- Perhaps the most interesting pattern I noticed in court was that the respondents, for the most part, did not deny specific allegations. They instead took two other primary approaches to their own defense. The first was blanket denial of all of the petitioner’s testimony, as in the following sample exchange. Respondent: “None of what she says is true.” Judge: “Were you in prison until three months ago?” Respondent: “Yeah.” Judge: “So that part was true.” Respondent: “Well yeah, but I have never, ever hurt her.” The second common tactic respondents used in defending themselves was to frame their actions, which they often freely admitted to, as harmless, reasonable, unobjectionable, or well-intentioned—natural parts of an equitable relationship that “has its ups and downs.” For example, one man (who, if I remember correctly, was not denying that he threatened to kill his wife) described how he and his wife both occasionally say things to try to make the other feel bad. Another man, being questioned about the violation of an order already in place, explained that he had heard the woman was going through a rough patch, and that his repeated attempts to contact her were for purposes of offering emotional support. In the few cases where a respondent specifically contradicted details of the petitioner’s testimony or offered an alternate version of specific events, their accounts were uniformly more vague and incomplete than the petitioners’. They also frequently said “I don’t recall [x or y] happening” instead of saying “[x or y] did not happen.” This pattern of revisionism, denial, pathology, etc. is only encouraging in that it seems to indicate that psychological treatment or therapy might be very effective for many perpetrators.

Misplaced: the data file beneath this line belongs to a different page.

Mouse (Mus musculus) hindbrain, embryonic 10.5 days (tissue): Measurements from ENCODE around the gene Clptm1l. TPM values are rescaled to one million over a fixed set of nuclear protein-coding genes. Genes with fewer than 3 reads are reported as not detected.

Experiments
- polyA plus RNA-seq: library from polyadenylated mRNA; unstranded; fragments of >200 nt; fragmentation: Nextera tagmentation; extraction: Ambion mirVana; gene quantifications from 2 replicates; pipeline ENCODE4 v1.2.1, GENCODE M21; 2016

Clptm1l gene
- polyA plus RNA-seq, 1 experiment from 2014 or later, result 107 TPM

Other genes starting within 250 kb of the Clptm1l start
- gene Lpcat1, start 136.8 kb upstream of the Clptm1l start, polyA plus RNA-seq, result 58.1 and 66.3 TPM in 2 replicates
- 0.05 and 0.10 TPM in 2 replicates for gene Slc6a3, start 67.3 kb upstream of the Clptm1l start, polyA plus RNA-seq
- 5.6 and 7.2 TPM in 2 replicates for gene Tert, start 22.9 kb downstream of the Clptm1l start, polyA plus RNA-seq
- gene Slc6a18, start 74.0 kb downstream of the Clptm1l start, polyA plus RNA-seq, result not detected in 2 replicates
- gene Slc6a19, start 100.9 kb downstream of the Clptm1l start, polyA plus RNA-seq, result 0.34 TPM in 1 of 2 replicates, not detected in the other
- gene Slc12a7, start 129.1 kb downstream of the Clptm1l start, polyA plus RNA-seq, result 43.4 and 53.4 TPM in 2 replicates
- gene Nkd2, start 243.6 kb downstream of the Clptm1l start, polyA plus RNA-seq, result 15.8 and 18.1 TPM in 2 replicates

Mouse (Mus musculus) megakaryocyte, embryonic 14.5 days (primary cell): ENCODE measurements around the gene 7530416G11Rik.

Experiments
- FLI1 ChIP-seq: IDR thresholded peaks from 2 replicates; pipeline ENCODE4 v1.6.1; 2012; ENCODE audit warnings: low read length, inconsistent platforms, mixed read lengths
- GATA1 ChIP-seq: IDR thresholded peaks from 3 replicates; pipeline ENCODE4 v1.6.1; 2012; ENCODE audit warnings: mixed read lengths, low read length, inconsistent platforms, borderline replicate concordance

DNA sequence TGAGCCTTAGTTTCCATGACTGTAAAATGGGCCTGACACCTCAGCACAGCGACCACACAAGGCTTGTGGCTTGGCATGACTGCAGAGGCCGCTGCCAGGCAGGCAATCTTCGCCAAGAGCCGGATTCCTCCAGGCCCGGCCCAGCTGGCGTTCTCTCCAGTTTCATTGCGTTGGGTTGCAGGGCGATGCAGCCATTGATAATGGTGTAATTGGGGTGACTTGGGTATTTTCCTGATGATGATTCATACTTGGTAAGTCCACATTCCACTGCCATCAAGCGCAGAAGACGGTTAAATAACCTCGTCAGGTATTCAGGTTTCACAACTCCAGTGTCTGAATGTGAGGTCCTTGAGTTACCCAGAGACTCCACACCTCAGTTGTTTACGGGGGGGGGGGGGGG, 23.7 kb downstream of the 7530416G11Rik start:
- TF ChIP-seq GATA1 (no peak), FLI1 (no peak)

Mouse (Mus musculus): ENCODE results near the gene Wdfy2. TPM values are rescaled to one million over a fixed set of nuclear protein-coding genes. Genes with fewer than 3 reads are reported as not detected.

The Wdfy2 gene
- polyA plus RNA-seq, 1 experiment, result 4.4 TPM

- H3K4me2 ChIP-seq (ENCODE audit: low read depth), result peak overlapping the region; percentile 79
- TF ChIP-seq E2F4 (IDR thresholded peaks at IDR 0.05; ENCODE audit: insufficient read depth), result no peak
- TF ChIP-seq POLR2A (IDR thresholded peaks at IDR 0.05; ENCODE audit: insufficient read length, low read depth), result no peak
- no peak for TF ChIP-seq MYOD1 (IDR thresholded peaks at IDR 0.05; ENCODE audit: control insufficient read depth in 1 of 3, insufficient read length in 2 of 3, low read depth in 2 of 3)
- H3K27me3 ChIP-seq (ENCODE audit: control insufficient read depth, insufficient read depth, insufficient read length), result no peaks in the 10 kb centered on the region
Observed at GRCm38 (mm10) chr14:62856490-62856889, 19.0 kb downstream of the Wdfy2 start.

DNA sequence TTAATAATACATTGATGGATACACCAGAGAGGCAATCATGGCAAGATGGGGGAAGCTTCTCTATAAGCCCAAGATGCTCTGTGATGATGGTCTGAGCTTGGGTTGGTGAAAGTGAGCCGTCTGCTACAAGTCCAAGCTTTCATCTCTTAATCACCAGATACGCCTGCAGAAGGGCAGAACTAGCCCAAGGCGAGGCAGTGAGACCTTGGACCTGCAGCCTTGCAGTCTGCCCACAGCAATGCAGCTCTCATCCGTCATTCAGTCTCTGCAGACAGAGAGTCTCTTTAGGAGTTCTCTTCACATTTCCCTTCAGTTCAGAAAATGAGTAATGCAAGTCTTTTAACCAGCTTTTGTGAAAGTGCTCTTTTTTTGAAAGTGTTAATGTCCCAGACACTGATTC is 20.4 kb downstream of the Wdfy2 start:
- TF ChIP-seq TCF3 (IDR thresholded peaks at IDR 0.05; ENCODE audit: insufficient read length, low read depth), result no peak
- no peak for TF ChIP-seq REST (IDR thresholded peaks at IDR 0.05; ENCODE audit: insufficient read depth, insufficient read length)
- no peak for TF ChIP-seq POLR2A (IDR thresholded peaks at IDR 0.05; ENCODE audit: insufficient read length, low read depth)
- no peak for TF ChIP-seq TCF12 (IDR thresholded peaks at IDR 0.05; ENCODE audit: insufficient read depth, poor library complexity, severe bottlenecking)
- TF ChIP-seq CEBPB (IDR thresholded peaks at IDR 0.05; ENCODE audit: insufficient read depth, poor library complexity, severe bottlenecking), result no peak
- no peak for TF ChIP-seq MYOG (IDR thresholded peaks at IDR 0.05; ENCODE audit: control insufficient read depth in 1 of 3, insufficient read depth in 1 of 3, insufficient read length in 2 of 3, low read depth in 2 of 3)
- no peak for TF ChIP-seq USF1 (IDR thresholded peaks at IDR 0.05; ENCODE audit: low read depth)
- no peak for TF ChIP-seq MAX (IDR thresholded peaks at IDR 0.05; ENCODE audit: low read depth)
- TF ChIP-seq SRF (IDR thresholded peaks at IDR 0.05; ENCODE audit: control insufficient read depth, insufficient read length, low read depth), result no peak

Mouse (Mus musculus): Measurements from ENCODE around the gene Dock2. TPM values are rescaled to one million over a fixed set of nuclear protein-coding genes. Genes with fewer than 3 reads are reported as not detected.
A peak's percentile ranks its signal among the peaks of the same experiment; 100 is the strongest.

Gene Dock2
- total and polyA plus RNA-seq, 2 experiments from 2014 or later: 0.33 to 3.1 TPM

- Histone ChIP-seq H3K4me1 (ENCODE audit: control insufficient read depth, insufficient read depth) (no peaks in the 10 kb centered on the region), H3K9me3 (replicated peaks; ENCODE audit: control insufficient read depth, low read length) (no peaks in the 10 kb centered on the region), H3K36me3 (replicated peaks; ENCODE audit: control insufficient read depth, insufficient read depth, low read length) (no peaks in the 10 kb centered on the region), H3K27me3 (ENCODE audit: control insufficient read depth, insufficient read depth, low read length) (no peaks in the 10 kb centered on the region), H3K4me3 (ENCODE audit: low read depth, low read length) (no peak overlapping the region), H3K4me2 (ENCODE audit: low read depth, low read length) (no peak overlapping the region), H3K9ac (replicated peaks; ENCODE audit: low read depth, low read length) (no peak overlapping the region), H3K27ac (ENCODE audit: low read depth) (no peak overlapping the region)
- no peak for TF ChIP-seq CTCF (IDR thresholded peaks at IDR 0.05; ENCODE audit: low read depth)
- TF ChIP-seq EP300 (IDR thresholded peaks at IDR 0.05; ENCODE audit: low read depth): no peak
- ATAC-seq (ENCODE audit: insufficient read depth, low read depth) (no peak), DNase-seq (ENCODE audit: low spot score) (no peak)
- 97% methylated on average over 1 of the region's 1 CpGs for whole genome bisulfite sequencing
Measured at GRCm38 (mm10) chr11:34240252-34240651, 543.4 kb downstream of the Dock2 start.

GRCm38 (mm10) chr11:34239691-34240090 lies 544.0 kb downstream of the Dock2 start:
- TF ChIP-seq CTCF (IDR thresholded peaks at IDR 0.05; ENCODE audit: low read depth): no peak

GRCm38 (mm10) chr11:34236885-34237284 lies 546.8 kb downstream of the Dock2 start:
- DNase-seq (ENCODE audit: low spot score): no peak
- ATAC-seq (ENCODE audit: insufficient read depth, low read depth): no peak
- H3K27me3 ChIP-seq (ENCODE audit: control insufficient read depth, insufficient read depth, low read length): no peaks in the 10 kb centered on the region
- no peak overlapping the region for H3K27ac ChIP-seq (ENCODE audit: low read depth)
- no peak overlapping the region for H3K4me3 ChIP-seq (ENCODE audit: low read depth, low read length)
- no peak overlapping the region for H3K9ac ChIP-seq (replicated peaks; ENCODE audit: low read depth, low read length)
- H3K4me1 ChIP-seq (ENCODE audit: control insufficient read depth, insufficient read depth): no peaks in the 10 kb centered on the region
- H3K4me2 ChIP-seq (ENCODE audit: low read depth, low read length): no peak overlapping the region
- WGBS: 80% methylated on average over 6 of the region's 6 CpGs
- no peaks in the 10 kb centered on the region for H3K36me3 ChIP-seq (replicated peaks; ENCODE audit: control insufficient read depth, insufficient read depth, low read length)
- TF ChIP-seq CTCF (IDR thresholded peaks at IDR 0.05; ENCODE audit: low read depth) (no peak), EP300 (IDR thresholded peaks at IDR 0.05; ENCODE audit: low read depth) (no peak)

- One of the cases I saw was between a mother and her adult daughter, who lived with her and had been hounding her for money and prescription drugs to fuel multiple addictions. The judge explained to me after they left the courtroom that parent-child or grandparent-grandchild cases make up probably slightly less than 10% of the DV cases he sees, and that in 99% of such cases, the situation is exactly what it was in that one: a filing against an addict. The first figure was not that surprising to me, but the second one definitely was, if only because I can imagine any number of abusive situations that would not directly involve drugs or alcohol.